After the German invasion of Poland and the accompanying Soviet invasion in September 1939, the Soviet administration permitted classes to continue. Initially, the school worked in the pre-war Polish system.[12] On October 18, however, the Polish rector, Professor Roman Longchamps de Bérier, was dismissed and replaced by Mykhailo Marchenko [uk], a Ukrainian historian transferred from the Institute of Ukrainian History in Kyiv,[12][17] grandfather of Ukrainian journalist and dissident Valeriy Marchenko. His role was to Ukranize and Sovietize the university.[18][12] At the beginning of January 1940, the official name of the university was changed to Ivan Franko Lviv State University.[12] Ukrainian was introduced as the language of instruction.[19] Polish professors and administrative assistants were increasingly fired[12][17] and replaced by cadres specializing in Marxism, Leninism, political economics, as well as Ukrainian and Soviet literature, history, and geography. This was accompanied by the closure of departments seen as related to religion, free-market economics, capitalism, or the West in general. All academics specializing in Polish geography, literature, and history were dismissed.[12] Marchenko was released from his post in Spring 1940 and arrested in June 1941.[17] From 1939 to 1941, the Soviets killed 17 and imprisoned 37 academics from the University of Jan Kazimierz.[12]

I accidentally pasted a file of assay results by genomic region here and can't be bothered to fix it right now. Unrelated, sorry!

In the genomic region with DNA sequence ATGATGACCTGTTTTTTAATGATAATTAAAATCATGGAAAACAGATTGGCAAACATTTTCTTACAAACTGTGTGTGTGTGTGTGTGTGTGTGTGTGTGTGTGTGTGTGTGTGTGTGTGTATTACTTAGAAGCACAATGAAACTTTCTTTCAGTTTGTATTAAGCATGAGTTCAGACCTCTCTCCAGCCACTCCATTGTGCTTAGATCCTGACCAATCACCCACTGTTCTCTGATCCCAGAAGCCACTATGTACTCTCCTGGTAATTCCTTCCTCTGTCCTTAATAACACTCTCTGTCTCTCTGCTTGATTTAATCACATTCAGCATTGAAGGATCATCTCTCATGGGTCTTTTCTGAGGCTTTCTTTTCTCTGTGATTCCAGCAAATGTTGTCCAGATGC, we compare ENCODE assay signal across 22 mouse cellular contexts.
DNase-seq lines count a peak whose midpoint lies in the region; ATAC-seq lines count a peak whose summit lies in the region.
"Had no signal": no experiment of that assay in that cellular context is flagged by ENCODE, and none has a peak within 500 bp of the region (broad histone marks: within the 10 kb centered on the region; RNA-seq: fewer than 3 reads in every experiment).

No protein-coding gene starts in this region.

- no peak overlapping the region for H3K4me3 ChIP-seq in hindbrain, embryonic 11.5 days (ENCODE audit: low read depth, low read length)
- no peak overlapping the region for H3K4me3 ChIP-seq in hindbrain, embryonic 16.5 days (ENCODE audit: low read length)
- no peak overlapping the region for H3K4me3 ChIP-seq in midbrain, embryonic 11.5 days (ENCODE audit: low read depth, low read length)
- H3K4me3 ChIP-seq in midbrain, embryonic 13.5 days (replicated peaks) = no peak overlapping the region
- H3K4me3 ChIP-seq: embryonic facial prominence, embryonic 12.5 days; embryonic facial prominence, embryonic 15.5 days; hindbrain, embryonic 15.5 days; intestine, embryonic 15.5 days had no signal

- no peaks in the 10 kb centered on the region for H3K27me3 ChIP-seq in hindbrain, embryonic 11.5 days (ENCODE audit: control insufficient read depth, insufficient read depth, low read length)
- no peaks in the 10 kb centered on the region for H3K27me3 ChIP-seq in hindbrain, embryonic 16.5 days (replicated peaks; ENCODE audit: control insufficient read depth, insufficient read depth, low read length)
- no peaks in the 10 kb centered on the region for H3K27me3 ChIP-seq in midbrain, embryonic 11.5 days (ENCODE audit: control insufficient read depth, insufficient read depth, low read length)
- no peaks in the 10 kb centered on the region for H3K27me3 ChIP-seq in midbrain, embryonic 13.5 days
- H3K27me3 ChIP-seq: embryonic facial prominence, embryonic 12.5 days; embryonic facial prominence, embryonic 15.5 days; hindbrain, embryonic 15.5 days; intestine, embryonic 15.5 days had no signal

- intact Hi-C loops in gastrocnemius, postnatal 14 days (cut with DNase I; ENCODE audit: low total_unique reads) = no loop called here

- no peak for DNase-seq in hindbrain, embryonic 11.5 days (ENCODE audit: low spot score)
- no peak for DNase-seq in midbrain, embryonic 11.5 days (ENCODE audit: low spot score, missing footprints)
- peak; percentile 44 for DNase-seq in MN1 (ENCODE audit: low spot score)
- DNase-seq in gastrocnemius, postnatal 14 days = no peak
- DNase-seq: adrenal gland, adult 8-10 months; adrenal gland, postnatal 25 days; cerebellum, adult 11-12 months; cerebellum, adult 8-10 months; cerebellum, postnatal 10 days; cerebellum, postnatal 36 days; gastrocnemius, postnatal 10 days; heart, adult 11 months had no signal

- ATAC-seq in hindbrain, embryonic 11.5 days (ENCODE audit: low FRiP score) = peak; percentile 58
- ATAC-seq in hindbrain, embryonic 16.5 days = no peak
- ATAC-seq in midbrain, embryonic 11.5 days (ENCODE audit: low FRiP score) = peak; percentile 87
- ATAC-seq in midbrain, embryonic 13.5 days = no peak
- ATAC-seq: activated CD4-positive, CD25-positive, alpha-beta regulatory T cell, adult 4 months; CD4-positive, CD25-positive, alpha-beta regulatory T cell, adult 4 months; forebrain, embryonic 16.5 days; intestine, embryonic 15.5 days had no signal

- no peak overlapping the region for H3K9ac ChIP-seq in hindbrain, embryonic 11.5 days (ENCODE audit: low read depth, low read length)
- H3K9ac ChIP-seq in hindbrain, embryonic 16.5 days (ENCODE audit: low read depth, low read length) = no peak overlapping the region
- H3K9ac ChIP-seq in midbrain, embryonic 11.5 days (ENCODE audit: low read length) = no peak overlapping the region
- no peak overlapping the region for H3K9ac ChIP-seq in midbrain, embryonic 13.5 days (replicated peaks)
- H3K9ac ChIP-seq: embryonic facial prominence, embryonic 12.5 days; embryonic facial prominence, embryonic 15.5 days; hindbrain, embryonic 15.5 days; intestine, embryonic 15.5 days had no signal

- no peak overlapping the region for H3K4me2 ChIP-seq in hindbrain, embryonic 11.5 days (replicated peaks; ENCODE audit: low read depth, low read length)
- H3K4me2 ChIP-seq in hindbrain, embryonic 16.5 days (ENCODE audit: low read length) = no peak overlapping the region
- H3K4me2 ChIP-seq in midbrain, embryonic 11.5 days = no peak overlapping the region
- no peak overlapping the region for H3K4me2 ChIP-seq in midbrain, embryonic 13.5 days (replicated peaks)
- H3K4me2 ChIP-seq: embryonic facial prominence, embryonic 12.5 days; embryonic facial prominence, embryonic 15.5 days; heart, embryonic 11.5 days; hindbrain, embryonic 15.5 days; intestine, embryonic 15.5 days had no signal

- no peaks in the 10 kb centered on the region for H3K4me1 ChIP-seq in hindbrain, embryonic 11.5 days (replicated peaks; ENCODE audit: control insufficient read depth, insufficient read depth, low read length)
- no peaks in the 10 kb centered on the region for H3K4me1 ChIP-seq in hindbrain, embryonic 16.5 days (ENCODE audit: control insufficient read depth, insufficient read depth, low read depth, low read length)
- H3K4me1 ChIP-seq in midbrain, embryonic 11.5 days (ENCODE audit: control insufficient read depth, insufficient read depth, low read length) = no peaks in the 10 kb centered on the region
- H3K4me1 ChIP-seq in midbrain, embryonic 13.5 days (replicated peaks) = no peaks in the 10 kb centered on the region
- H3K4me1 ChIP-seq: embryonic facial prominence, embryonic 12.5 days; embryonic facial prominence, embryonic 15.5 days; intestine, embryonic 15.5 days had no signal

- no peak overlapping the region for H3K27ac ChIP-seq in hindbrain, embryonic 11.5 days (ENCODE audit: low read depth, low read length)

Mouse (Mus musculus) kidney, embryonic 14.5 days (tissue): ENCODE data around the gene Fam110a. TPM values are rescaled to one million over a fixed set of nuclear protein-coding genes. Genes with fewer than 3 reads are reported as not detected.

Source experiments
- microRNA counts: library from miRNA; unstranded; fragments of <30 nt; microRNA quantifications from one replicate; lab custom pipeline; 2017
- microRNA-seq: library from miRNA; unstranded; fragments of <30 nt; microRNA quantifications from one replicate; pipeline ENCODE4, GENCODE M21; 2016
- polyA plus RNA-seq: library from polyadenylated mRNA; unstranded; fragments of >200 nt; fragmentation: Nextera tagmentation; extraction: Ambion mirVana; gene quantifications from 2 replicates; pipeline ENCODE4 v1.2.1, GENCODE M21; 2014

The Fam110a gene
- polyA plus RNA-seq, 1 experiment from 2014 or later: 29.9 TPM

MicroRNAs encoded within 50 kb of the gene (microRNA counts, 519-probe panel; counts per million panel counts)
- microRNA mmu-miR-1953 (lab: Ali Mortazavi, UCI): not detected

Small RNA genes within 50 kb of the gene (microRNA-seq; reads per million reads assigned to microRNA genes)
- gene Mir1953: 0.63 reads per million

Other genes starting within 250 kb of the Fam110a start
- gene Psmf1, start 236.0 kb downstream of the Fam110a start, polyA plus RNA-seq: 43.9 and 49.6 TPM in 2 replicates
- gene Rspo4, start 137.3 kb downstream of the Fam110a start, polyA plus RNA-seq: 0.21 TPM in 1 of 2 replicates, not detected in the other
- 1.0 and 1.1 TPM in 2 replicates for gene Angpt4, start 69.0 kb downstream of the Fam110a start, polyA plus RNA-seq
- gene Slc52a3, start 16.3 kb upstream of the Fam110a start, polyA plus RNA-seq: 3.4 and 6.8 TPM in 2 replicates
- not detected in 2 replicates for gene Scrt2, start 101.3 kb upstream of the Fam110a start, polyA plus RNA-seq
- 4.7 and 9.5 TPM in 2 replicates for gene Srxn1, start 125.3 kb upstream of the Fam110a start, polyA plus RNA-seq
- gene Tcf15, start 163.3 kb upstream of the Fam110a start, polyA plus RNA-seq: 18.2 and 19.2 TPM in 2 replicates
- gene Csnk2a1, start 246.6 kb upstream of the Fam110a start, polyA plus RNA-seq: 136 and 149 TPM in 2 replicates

After Lviv was occupied by the Nazi Germany in June 1941, the Germans closed the University of Ivan Franko[12] and killed over 20 Polish professors (as well as members of their households and guests, increasing the total number of victims to above forty).[12][20][21] The victims included lecturers from the University of Lviv and other local academic institutions. Among the killed was the last rector of the University of Jan Kazimierz, Roman Longchamps de Berier, his three sons,[12] and the former Polish prime minister and a polytechnic professor, Kazimierz Bartel.[22][a] The underground University of Jan Kazimierz was established in Autumn 1941.[12]

In the summer of 1944, the advancing Red Army, assisted by the Polish Home Army forces (locally implementing Operation Tempest), pushed the Wehrmacht out of Lviv.[23][24] and the university reopened.[6] Due to post-war border changes, the Polish population of the city was expelled[25][26] and most of Polish academics from the University of Jan Kazimierz relocated to Wrocław (former Breslau), where they filled positions in the newly established Polish institutions of higher learning.[27][28] The buildings of the university had survived the war undestroyed, however, 80% of its pre-war student and academic body was gone.[29] The traditions of Jan Kazimierz University have been duplicated at the University of Wrocław, which replaced the pre-war University of Breslau after the German inhabitants of that city had been expelled following Stalin's establishing Germany's eastern border farther to the west.